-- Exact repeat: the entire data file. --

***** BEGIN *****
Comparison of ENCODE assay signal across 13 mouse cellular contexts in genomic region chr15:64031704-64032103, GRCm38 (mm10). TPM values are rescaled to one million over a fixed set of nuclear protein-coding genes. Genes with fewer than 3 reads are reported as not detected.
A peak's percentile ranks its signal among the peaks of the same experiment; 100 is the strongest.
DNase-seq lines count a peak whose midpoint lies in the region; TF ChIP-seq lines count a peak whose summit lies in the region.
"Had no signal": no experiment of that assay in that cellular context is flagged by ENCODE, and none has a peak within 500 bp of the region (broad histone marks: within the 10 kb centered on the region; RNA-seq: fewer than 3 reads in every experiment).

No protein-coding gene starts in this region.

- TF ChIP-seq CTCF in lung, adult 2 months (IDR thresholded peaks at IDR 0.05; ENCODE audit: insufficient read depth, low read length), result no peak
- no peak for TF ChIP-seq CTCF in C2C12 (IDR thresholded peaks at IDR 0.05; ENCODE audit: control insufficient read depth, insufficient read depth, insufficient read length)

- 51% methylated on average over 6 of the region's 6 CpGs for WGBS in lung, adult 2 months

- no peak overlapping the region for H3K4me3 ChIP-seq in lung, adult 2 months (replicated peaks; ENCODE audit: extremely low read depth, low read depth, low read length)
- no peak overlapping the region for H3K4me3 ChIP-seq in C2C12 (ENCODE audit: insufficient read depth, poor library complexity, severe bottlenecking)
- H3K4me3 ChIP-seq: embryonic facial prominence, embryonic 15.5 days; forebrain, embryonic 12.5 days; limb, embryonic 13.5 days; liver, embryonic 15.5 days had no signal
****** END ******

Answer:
Comparison of ENCODE assay signal across 13 mouse cellular contexts in genomic region chr15:64031704-64032103, GRCm38 (mm10). TPM values are rescaled to one million over a fixed set of nuclear protein-coding genes. Genes with fewer than 3 reads are reported as not detected.
A peak's percentile ranks its signal among the peaks of the same experiment; 100 is the strongest.
DNase-seq lines count a peak whose midpoint lies in the region; TF ChIP-seq lines count a peak whose summit lies in the region.
"Had no signal": no experiment of that assay in that cellular context is flagged by ENCODE, and none has a peak within 500 bp of the region (broad histone marks: within the 10 kb centered on the region; RNA-seq: fewer than 3 reads in every experiment).

No protein-coding gene starts in this region.

- TF ChIP-seq CTCF in lung, adult 2 months (IDR thresholded peaks at IDR 0.05; ENCODE audit: insufficient read depth, low read length), result no peak
- no peak for TF ChIP-seq CTCF in C2C12 (IDR thresholded peaks at IDR 0.05; ENCODE audit: control insufficient read depth, insufficient read depth, insufficient read length)

- 51% methylated on average over 6 of the region's 6 CpGs for WGBS in lung, adult 2 months

- no peak overlapping the region for H3K4me3 ChIP-seq in lung, adult 2 months (replicated peaks; ENCODE audit: extremely low read depth, low read depth, low read length)
- no peak overlapping the region for H3K4me3 ChIP-seq in C2C12 (ENCODE audit: insufficient read depth, poor library complexity, severe bottlenecking)
- H3K4me3 ChIP-seq: embryonic facial prominence, embryonic 15.5 days; forebrain, embryonic 12.5 days; limb, embryonic 13.5 days; liver, embryonic 15.5 days had no signal